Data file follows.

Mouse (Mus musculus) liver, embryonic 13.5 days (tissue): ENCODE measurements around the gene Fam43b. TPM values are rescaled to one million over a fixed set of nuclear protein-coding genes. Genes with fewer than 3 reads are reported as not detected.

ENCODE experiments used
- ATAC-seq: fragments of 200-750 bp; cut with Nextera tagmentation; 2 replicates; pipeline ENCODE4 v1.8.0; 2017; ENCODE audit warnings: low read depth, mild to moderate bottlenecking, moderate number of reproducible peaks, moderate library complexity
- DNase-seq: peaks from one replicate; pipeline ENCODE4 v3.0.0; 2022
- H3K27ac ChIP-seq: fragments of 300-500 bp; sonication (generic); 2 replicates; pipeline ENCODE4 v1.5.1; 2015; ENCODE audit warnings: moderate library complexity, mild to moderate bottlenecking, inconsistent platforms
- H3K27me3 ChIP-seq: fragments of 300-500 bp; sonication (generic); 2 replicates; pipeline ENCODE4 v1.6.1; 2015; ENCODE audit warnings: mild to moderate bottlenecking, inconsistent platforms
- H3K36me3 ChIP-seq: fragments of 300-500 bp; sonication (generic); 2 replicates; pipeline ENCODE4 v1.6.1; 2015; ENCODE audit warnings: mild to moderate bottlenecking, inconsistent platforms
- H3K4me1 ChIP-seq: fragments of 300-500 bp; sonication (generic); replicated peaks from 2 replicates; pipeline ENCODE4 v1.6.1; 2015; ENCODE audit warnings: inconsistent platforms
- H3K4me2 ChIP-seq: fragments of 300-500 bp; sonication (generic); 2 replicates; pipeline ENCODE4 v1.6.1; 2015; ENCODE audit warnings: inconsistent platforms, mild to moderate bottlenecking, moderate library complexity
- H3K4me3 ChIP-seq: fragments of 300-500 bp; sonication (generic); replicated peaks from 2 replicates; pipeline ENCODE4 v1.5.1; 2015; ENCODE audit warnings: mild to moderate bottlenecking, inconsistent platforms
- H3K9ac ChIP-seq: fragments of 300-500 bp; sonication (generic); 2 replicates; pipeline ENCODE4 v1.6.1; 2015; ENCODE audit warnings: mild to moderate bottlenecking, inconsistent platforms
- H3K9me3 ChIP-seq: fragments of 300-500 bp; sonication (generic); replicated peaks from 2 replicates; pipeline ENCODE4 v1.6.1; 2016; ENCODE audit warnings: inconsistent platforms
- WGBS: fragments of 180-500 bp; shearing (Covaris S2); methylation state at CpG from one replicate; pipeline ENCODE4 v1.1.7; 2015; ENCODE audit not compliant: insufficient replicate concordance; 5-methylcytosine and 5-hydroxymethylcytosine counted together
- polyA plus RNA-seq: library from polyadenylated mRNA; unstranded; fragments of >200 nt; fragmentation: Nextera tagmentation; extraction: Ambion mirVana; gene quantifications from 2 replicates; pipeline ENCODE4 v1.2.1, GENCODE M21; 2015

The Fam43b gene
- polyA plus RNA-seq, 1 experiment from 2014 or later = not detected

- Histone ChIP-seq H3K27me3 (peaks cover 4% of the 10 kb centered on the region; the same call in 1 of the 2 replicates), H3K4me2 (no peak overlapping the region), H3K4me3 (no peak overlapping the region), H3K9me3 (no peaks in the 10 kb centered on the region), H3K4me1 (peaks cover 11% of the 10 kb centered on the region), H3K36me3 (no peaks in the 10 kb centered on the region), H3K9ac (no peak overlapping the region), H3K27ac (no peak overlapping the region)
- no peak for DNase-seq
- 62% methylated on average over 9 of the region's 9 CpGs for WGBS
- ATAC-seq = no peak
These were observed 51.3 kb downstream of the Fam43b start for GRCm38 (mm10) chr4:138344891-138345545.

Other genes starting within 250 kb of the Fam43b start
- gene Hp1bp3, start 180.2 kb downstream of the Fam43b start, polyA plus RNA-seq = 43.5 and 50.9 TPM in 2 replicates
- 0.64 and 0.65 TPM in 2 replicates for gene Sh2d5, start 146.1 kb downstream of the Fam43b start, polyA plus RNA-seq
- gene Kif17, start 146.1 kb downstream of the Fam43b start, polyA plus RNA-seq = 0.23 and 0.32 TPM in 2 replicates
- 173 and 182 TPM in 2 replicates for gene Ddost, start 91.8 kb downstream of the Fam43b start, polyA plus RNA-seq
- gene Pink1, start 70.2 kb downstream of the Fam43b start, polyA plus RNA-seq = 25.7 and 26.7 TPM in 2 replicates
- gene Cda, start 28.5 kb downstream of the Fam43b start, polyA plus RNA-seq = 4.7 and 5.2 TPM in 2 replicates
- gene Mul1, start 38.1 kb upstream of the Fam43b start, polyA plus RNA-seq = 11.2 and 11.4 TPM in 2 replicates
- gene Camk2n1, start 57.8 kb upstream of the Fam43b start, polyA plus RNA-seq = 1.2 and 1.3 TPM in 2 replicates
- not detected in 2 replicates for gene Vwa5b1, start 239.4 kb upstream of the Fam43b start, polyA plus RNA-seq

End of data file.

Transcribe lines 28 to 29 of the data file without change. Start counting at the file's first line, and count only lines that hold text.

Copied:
- gene Cda, start 28.5 kb downstream of the Fam43b start, polyA plus RNA-seq = 4.7 and 5.2 TPM in 2 replicates
- gene Mul1, start 38.1 kb upstream of the Fam43b start, polyA plus RNA-seq = 11.2 and 11.4 TPM in 2 replicates